The TriMet isn’t that bad, but going across the city is sooo much faster than trying to go up or down, god forbid you need to do both. Life is slower paced here, which makes me very antsy. And since it’s all buses, you’re standing out in the cold the whole time.
It almost makes up for it with things like Car2Go, where you can pick up a tiny car wherever someone’s parked one and park it wherever you go ($.38/min), but the radius for this is too small, the parking and traffic too awful, and the iPhone app too finicky. People say you don’t need a car, but if you don’t want to spend your entire life on the bus and if you’d ever like to leave the center of the city, you better have one (or a really generous friend).
Oh, and while they don’t seem to know their cars can go more than 20mph, the good part is that every time they get off the bus they yell, “Thank you!” to the driver. Seriously.
NEW YORK CITY
- That Costs HOW Much?!
I mean, we’re talking everything from transit, to drinks, to housing here, but really the housing is fucking ridiculous. My 400sq.ft. studio in the East Village cost $1,600/m. It’s near impossible to have a dog, landlords and brokers will fuck you at any and all possible turns, nobody gives a shit if your heater doesn’t work, and they still expect at least $1,000/m for a room the size of a closet in a 3bdm apt in Bushwick. I mean, that’s kind of an exaggeration, but it’s also totally not.
2. Vermin (insects and otherwise)
Yes, New York’s cockroach/rat/bed bug problem is equal only to their bat-shit-crazy-egotistical-children problem. The city is dirty as hell, and a massive amount of the inhabitants of that trash heap are incomprehensible sociopaths. I grew up in Santa Barbara, and have lived in San Francisco, New York, and Portland, and nowhere have I ever seen a population so completely out of touch with reality (and I’m not talking about in an artsy way). I wish I was exaggerating, but I’m just not. Many, though, are beautiful, truly creative, and driven (lest we forget).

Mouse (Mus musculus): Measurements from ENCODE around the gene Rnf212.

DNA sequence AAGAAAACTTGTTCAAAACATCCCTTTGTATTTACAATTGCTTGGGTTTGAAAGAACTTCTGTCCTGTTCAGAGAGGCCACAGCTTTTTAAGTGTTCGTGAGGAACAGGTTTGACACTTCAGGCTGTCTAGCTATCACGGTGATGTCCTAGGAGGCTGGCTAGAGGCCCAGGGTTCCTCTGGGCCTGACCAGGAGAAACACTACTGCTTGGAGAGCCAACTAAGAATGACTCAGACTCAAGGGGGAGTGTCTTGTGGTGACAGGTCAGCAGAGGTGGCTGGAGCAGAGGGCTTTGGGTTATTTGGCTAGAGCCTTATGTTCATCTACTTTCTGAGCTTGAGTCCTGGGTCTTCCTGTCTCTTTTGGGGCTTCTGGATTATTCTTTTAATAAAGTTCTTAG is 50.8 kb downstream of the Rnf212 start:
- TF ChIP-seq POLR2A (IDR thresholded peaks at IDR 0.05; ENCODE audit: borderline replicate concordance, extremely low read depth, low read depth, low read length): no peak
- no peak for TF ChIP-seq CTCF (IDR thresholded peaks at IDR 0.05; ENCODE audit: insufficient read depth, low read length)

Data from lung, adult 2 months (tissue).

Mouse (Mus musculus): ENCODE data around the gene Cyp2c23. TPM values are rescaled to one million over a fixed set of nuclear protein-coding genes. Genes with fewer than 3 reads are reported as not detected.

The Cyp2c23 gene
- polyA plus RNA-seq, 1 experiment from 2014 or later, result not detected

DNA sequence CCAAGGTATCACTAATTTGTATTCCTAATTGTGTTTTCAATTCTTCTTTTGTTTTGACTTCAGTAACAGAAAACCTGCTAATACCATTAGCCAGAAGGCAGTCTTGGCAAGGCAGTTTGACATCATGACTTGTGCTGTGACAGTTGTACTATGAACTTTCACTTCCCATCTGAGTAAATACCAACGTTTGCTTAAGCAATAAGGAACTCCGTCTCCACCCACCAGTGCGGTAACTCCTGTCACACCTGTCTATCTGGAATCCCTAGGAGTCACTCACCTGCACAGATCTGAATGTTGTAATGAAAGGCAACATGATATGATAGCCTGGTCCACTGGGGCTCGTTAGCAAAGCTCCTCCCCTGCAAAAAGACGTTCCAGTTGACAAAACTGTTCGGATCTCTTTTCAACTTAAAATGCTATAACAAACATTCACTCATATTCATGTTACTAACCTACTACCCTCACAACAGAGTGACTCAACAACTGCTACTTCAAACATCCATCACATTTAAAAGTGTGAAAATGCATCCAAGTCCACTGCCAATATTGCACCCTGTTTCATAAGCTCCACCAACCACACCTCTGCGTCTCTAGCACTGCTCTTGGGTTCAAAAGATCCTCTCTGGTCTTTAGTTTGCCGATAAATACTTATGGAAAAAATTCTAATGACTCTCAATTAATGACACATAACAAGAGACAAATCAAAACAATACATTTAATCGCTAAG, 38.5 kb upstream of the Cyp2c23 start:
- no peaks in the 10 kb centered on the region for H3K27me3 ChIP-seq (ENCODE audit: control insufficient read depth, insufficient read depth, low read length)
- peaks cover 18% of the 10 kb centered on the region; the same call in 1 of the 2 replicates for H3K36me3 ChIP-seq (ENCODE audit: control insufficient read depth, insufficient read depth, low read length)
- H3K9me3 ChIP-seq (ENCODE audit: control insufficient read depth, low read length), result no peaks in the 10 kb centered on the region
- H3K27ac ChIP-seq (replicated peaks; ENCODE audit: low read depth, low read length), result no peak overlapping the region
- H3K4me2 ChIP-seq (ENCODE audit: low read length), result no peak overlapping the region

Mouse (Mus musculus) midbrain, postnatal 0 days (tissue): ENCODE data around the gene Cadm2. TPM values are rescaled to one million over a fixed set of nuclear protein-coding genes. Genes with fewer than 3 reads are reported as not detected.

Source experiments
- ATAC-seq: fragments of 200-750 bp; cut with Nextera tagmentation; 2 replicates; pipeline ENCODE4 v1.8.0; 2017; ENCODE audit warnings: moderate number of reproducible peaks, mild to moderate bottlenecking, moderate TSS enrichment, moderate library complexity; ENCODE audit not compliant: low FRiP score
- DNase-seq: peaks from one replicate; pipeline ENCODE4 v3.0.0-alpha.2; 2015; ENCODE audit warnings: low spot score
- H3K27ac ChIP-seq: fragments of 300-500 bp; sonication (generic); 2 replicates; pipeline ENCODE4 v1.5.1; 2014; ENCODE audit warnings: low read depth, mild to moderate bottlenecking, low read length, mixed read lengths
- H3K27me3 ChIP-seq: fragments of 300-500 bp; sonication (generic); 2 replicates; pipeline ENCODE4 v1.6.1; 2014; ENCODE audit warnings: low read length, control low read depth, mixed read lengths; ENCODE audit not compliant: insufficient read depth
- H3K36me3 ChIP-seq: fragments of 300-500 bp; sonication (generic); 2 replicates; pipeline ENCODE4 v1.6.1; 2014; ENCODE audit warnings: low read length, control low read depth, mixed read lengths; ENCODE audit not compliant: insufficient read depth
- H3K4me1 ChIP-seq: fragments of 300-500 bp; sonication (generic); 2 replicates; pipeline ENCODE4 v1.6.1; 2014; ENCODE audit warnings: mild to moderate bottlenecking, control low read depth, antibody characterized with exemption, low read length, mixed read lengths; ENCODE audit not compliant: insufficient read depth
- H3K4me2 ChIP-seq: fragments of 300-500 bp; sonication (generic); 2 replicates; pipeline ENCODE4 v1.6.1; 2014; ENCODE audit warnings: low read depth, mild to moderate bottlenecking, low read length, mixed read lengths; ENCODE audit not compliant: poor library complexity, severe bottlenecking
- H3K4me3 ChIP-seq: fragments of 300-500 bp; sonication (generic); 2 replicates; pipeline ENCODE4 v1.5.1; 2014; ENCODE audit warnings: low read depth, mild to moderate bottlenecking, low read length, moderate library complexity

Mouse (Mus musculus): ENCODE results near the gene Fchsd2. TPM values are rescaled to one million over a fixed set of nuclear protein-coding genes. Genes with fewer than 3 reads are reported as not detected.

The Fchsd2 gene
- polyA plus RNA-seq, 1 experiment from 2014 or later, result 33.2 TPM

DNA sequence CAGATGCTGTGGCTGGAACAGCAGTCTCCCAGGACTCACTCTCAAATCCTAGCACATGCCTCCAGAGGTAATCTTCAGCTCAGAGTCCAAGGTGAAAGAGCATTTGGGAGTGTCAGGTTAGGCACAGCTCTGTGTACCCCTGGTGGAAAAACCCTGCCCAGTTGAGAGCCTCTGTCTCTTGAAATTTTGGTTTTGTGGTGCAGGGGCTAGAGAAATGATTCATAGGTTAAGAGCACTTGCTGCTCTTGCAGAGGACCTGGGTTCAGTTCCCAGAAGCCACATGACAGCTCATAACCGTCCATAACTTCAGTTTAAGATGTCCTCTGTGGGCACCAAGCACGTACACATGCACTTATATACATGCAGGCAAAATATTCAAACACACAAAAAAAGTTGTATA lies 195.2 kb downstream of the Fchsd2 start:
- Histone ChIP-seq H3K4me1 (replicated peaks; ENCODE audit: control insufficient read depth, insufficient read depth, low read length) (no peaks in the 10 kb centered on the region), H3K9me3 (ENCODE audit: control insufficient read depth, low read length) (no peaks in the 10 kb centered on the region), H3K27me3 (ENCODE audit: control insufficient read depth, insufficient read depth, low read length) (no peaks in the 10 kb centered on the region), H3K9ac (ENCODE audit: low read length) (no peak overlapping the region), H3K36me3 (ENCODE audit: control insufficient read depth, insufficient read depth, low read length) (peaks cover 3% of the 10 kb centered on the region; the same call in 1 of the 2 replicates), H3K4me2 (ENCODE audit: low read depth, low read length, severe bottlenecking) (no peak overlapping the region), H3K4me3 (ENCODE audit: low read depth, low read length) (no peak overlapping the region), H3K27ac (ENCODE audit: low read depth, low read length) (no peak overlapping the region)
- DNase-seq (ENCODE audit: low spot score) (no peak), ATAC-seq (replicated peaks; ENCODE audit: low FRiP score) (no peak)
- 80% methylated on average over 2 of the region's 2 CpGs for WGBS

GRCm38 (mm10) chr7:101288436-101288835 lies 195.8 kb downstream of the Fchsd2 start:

Things they both have in spades: a great poetry scene (and beautiful bridges). Sure, you don’t get to choose between five readings every night of the week (you only make it to half of those anyway), but readings happen weekly in Portland and there are lots of interesting and accomplished poets including Matthew Dickman, Donald Dunbar, Emily Kendal Frey, and many more. “Household name” poets come through all the time to read at Powell’s, PSU, Literary Arts, Tin House, and other venues. For everything else, there’s the internet.
Lastly, I have to note that in Portland all bars are required by law to serve food. I’m talking actual meals as well as appetizers, so you can quite literally go to a bar at 5…and never leave (well, 1-2am). A Buillet and soda will run you $6. Oh, yeah, and there’s no sales tax.
So, NYC, I’ll see you in a few.
And PDX, leave the porch light on for me.
Alyssa Morhardt-Goldstein is the founding editor of SOUND: a weekly literary magazine on contemporary musico-poetics, and an associate editor for Rattapallax. She received her MFA in poetry from The New School, and her BS in classical vocal performance and literature from Mannes. Her chapbook, Quiet, was selected by Matthea Harvey as The New School’s 2012 Chapbook Contest winner for poetry. She is currently writing the libretto for Jonathan Dawe’s operatic re-telling of Tamburlaine. @Elkawildling